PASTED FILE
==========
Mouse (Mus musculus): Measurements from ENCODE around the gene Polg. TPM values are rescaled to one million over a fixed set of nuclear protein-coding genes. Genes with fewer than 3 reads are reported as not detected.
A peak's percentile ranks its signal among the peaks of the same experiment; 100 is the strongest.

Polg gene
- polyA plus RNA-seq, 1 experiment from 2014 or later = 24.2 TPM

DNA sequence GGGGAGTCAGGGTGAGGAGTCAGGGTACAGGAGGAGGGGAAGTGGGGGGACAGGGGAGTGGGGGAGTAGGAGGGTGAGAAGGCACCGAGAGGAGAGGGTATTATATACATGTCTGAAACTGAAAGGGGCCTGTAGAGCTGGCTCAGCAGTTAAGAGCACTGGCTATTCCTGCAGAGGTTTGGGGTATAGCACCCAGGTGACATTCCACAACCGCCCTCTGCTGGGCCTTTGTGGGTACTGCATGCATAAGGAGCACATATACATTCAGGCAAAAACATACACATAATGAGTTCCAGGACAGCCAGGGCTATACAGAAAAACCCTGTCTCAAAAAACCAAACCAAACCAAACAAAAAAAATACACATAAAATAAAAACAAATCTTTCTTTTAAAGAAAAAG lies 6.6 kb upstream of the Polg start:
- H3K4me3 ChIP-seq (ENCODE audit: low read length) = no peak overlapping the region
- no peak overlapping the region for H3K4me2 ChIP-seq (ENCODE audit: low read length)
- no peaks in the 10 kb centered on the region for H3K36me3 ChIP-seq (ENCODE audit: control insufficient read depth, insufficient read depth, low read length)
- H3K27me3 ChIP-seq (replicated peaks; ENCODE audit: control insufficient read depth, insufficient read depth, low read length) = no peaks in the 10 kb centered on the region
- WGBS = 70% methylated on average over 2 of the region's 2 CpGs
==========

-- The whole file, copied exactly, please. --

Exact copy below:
Mouse (Mus musculus): Measurements from ENCODE around the gene Polg. TPM values are rescaled to one million over a fixed set of nuclear protein-coding genes. Genes with fewer than 3 reads are reported as not detected.
A peak's percentile ranks its signal among the peaks of the same experiment; 100 is the strongest.

Polg gene
- polyA plus RNA-seq, 1 experiment from 2014 or later = 24.2 TPM

DNA sequence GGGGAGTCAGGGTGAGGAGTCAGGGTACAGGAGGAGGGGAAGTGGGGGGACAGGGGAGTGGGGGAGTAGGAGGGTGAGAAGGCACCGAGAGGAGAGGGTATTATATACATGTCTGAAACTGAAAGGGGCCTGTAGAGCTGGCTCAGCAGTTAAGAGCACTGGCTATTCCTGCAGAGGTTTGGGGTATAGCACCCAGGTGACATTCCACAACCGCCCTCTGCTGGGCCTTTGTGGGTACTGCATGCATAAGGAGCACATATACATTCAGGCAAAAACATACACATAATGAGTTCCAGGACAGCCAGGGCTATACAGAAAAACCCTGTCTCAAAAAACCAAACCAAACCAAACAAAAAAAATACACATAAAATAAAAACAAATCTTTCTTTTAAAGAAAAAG lies 6.6 kb upstream of the Polg start:
- H3K4me3 ChIP-seq (ENCODE audit: low read length) = no peak overlapping the region
- no peak overlapping the region for H3K4me2 ChIP-seq (ENCODE audit: low read length)
- no peaks in the 10 kb centered on the region for H3K36me3 ChIP-seq (ENCODE audit: control insufficient read depth, insufficient read depth, low read length)
- H3K27me3 ChIP-seq (replicated peaks; ENCODE audit: control insufficient read depth, insufficient read depth, low read length) = no peaks in the 10 kb centered on the region
- WGBS = 70% methylated on average over 2 of the region's 2 CpGs